Historical Dictionary by Luis Moreri (1740)

Louis Moreri was a French scholar of the seventeenth century, author of the historical Dictionary by which he became well known during the seventeenth and the eighteenth. His work was a forerunner of the encyclopedists, because it corresponded with the beginning of the Enlightenment. Like many authors before L’Encyclopédie, Moreri’s name disappeared after the publication of the Encyclopedia as well as his work that ceased to be edited once the Encyclopedia had gotten worldwide reputation.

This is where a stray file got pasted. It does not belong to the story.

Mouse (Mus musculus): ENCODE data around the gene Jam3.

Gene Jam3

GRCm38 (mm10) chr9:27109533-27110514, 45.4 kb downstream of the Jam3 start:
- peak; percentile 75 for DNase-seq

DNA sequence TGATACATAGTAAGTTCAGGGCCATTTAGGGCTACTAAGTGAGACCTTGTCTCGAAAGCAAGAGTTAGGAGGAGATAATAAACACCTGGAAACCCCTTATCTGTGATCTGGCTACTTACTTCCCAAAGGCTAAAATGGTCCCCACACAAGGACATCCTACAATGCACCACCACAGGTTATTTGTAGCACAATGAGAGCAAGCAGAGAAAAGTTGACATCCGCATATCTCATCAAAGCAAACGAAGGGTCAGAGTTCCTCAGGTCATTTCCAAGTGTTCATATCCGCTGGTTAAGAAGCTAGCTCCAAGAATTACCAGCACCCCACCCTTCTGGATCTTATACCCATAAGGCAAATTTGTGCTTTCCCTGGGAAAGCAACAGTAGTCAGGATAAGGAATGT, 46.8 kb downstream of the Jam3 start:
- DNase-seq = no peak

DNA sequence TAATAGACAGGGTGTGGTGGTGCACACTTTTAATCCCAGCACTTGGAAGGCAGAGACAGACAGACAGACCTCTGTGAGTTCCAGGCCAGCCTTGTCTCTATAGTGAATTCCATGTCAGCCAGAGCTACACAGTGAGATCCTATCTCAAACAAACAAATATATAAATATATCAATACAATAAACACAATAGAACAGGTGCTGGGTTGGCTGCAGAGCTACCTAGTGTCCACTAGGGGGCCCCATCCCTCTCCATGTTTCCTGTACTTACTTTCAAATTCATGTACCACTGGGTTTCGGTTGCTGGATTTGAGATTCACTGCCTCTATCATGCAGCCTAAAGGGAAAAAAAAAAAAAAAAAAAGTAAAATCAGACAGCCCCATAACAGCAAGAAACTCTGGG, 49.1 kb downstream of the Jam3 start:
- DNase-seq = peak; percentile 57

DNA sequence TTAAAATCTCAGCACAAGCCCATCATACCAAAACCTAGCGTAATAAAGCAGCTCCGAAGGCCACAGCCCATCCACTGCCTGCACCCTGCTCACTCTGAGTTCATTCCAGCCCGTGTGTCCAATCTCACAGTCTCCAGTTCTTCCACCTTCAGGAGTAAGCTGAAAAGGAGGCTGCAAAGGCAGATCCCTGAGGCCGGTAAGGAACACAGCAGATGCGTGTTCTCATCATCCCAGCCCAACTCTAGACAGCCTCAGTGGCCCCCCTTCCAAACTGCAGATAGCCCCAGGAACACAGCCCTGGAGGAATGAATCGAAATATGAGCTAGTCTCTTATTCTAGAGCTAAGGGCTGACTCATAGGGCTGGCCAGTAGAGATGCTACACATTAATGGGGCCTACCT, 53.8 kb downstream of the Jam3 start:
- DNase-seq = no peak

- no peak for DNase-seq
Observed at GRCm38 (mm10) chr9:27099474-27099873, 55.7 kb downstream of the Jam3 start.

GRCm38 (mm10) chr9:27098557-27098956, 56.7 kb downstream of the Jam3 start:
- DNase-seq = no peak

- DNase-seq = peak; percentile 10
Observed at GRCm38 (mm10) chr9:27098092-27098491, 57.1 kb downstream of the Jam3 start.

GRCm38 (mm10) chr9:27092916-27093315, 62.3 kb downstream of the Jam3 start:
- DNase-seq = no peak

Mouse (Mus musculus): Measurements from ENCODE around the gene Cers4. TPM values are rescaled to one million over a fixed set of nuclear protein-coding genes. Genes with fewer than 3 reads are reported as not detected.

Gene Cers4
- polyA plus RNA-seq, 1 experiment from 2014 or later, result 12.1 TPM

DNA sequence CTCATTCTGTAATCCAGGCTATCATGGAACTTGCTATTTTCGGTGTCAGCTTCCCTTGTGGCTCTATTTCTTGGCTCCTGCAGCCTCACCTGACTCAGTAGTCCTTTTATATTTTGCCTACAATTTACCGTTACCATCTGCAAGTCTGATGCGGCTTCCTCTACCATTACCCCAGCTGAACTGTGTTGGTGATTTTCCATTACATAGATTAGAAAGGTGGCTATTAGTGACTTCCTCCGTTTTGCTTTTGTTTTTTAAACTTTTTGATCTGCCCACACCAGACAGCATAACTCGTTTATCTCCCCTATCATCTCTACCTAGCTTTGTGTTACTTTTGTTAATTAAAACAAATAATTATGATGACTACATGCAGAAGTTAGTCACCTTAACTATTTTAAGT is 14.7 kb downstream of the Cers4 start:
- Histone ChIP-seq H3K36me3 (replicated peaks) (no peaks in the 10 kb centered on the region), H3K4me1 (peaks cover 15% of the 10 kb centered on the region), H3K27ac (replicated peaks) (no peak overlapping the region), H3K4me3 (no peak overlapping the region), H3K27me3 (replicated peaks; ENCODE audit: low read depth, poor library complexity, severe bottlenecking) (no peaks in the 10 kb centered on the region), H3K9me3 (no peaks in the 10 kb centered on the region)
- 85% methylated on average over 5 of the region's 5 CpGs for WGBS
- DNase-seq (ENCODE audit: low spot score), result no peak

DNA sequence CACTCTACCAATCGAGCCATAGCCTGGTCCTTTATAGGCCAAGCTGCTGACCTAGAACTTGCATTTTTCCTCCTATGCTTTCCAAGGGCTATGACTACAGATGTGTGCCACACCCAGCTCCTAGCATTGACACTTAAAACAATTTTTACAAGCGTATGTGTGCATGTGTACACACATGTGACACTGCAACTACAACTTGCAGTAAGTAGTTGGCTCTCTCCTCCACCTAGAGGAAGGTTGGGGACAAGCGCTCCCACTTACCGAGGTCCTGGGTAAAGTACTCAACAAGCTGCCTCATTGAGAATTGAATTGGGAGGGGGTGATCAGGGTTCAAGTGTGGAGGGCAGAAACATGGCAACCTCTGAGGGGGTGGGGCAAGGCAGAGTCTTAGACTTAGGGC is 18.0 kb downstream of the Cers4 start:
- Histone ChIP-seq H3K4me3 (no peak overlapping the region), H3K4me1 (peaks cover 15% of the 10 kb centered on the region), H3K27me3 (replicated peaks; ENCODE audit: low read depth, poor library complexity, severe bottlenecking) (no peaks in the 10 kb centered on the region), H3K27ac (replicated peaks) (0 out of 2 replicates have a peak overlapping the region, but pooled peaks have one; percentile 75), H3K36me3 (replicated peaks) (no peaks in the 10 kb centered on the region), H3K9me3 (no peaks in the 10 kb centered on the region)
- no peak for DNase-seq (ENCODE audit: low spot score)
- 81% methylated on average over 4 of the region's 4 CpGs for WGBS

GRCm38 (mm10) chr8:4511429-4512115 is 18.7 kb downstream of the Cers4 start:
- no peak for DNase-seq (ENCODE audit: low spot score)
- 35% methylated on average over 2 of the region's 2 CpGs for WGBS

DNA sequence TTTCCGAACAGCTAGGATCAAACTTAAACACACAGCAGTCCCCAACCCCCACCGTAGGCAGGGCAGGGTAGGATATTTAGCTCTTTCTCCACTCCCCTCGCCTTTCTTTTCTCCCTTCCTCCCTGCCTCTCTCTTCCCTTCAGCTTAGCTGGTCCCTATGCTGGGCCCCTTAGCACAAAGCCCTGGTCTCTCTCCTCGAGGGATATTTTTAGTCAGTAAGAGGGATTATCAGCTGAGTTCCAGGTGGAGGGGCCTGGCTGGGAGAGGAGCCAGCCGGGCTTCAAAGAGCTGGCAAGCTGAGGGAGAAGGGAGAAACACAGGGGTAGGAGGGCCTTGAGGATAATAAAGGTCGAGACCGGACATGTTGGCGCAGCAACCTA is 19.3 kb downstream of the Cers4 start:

However, it is not surprising that this was one of the references of universal knowledge in one of the remote corners of European domains, in America. Cardenas refers to the work of Moreri twice: the first time, to make a wide reference to the human race “I will not stop to express how desirable this art [the commerce] has been since Adam. Here the curious can see this in Moreri … “(Cárdenas 1937: 94). ([N]o me detendré en hacer expresión de lo codiciable que ha sido este arte [el comercio] de Adán. Acá el curioso puede verlo en Moreri… , Cárdenas 1937: 94).  The second when Cárdenas explains that the desire to fly has already been imagined by men, but with unfortunate purposes. Definitively Cárdenas appeals to the volume of Moreri as a reference of the knowledge that comes from a reliable and systematized source. It is not a coincidence that Cárdenas mentions with Moreri, Voltaire, Feijoo and the Encyclopedia of Trevoux.


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